Nuts providing jobs and tourism
Macadamia farm boasts 205ha so far
TRANSFORMATION in agriculture has seen the first macadamia business specialists taking crucial steps towards making a change and a difference in rural communities.
In their goal of developing macadamia farming as an industry and to encourage rural participation, the government-funded Ncera Macadamia Farm (NMF) has spread its wings to a new site in the province under the Amajingqi tribe in Willowvale.
Mkululi Pakade, who is responsible for driving the provincial and national expansion plan, said the NMF had planted 180ha of macadamia trees in Willowvale.
The Amajingqi Macadamia Plantation, which started planting in 2015, now boasts 205ha of trees, thanks to assistance from the NMF.
The plan is to plant 300ha. In September, the final 95ha will be planted.
The Macadamia business model for the province, which is based on the Ncera project, has been adopted by the recently established East Cape Macadamia (Pty) Ltd.
Pakade said the model would be replicated in places along the Wild Coast.
He said they were busy with feasibility studies for two more sites, one for the Amathandela tribe in Willowvale, which was at business planning stage, and another, the Bikitsha site, also in Willowvale.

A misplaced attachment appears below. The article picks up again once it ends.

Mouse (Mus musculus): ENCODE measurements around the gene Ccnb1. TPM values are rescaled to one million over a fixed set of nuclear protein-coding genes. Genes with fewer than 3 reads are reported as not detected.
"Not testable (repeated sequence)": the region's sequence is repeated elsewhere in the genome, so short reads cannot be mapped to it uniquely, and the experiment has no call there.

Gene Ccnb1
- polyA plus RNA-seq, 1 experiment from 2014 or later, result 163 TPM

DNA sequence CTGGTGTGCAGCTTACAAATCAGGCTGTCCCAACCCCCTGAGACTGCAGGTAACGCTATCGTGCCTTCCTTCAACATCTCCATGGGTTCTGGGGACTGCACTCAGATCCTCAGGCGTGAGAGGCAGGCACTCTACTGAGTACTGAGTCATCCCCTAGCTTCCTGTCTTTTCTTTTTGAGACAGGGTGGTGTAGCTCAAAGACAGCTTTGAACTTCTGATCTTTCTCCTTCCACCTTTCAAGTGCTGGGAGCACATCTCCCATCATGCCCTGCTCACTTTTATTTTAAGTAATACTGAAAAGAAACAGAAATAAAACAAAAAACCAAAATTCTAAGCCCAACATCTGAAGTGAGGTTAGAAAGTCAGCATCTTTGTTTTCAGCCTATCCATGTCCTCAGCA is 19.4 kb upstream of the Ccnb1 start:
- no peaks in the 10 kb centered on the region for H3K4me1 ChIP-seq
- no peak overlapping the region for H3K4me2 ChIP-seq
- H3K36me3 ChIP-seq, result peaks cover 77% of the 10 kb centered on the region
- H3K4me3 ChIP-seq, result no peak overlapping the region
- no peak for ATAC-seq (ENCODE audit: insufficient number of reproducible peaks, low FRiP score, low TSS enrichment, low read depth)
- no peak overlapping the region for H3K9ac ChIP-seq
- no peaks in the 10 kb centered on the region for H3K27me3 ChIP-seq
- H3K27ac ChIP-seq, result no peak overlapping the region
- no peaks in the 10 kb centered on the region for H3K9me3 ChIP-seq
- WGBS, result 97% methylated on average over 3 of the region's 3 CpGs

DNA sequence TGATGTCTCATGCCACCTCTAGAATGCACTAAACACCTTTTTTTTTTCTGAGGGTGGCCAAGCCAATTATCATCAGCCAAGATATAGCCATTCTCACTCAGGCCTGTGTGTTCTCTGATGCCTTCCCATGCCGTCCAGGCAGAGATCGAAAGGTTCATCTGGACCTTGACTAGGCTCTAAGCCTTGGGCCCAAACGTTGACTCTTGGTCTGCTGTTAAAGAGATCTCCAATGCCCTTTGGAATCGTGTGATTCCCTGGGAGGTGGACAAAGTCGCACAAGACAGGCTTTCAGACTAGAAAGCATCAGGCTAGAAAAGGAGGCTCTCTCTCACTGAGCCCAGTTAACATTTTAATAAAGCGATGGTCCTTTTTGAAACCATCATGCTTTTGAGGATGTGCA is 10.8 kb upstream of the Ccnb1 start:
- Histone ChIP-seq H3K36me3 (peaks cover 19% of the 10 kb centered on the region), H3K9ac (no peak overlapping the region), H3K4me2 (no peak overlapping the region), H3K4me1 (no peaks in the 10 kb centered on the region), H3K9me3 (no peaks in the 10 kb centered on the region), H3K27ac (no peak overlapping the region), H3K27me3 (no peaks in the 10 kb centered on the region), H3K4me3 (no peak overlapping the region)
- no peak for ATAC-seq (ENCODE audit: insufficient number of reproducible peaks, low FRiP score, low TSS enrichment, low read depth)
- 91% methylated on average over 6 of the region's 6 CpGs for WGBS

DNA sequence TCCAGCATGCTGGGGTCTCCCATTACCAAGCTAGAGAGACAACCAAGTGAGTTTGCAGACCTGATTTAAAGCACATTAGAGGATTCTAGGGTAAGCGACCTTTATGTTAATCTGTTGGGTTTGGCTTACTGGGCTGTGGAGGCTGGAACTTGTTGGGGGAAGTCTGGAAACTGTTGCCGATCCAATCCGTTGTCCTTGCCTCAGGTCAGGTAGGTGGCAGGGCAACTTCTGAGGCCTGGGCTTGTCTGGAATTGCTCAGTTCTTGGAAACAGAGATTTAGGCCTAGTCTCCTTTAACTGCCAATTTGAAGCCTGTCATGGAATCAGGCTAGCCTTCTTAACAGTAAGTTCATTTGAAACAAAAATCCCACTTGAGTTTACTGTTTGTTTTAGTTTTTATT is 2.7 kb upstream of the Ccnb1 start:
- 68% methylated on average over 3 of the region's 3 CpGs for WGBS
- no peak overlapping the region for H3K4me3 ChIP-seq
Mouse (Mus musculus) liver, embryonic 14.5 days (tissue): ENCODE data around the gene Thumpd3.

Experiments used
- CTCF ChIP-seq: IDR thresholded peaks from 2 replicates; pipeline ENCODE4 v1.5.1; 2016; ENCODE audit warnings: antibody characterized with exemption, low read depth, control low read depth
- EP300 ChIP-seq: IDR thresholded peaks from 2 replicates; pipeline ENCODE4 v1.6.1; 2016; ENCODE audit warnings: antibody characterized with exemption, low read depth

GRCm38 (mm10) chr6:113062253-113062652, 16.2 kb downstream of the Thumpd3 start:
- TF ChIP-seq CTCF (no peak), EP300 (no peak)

“We will continue to utilise the existing 5 000ha of land which is the potential land for macadamias in the Eastern Cape.
“The plan is to roll out the initiative on a national scale, targeting the Limpopo, Mpumalanga and Kwa-Zulu Natal Pakade.
Last weekend, at the agrotourism-angled Ncera Macadamia Harvest Festival, East Cape Macadamia Pty Ltd celebrated a 72-ton harvest which was signed off by Agriculture, Forestry and Fisheries Minister Zenzeni Zokwana and Tourism Minister Tokozile Xasa.
Pakade said the industry was capable of employing generations of young people and women, stating that each hectare generated a job, and each macadamia tree lasted for 100 years.
“The industry has created more than 150 jobs for Ncera residents, and another 147 jobs for the Amajingqi,” he said.
Pakade said the plantation had generated economic growth and had beautified the landscape, allowing tourists to visit the farm for leisure.
“Just like vineyards in Western Cape, macadamias are a catalyst for tourism.”
He said the departments of Agriculture, Forestry and Fisheries and Trade and Industry had invested in infrastructure for agro-tourism projects such as macadamia plantations. provinces,” said